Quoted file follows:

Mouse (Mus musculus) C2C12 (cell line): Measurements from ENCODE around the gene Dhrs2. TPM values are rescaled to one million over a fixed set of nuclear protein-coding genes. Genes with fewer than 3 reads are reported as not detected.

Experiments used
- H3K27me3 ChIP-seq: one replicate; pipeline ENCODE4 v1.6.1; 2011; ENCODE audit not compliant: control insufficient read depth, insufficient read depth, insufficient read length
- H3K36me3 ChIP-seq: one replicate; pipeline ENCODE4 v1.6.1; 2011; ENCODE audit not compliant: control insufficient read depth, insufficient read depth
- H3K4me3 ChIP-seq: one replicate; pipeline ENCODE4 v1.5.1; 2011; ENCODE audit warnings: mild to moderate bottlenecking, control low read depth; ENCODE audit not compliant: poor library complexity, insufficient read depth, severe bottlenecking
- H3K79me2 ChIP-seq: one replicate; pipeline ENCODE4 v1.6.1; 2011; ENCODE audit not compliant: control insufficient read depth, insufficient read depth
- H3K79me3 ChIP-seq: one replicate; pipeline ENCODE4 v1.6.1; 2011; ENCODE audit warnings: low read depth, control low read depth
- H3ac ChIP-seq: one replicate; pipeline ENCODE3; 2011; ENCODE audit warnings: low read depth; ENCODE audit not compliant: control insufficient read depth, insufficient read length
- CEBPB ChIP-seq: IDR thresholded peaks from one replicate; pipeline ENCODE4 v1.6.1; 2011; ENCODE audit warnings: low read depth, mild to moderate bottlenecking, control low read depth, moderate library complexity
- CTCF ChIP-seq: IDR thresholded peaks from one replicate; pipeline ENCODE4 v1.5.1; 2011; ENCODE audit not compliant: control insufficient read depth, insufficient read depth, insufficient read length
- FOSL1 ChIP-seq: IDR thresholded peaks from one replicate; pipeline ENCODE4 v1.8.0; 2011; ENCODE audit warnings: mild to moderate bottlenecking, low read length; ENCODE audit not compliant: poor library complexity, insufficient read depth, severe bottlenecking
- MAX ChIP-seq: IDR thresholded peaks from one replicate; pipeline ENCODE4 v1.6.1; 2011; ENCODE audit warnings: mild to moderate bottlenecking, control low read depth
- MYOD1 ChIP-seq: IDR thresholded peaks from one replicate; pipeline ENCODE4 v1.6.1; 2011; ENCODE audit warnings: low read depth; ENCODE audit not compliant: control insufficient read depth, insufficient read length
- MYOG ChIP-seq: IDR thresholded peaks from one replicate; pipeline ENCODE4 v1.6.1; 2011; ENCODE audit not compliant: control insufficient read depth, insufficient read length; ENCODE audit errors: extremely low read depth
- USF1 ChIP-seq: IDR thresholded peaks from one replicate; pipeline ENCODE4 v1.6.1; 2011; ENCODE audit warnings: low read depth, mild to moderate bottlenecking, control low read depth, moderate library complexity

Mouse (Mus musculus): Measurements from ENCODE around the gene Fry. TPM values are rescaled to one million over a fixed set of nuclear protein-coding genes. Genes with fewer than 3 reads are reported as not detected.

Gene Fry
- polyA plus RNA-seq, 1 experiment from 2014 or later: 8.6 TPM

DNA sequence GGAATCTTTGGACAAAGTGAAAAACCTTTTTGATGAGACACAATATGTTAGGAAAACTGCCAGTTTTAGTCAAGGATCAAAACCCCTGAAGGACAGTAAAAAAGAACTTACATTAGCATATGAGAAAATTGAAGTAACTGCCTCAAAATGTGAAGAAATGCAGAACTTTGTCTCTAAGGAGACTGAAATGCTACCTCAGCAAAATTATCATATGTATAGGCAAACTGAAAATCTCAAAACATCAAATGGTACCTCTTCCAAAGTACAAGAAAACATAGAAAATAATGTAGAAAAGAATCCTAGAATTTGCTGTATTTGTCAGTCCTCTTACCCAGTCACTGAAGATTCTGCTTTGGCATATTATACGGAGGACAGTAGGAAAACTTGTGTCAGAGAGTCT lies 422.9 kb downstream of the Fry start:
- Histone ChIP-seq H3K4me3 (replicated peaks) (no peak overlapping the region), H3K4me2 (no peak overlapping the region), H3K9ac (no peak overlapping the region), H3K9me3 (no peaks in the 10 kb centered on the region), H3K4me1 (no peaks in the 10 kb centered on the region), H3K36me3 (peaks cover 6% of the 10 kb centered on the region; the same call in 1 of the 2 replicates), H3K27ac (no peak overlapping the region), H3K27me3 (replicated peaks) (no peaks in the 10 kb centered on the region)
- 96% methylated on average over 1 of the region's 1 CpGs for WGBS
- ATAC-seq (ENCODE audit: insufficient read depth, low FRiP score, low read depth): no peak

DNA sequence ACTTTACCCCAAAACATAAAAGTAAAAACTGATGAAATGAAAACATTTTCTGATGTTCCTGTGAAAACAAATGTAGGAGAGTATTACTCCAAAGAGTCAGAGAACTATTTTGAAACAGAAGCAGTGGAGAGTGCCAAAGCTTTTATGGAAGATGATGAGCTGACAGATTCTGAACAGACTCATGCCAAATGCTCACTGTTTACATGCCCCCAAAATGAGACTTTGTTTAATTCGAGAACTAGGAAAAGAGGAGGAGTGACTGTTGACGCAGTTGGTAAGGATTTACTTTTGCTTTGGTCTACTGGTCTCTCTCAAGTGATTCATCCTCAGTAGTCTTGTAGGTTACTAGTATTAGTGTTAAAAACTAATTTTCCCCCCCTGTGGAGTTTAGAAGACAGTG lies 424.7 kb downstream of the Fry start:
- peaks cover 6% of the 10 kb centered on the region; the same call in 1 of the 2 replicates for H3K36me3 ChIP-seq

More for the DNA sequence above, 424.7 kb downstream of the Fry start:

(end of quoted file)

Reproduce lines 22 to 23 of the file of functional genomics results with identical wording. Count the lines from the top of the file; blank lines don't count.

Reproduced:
- ATAC-seq (ENCODE audit: insufficient read depth, low FRiP score, low read depth): no peak

DNA sequence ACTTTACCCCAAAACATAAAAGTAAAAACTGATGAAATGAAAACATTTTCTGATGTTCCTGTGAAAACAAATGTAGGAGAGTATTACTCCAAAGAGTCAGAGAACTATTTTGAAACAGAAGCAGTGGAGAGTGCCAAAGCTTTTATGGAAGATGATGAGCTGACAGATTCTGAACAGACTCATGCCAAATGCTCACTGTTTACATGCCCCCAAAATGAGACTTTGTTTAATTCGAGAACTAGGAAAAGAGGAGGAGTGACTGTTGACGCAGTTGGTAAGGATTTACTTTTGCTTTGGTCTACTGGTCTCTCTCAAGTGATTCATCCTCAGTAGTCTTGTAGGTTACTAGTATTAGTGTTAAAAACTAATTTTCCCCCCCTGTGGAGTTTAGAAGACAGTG lies 424.7 kb downstream of the Fry start: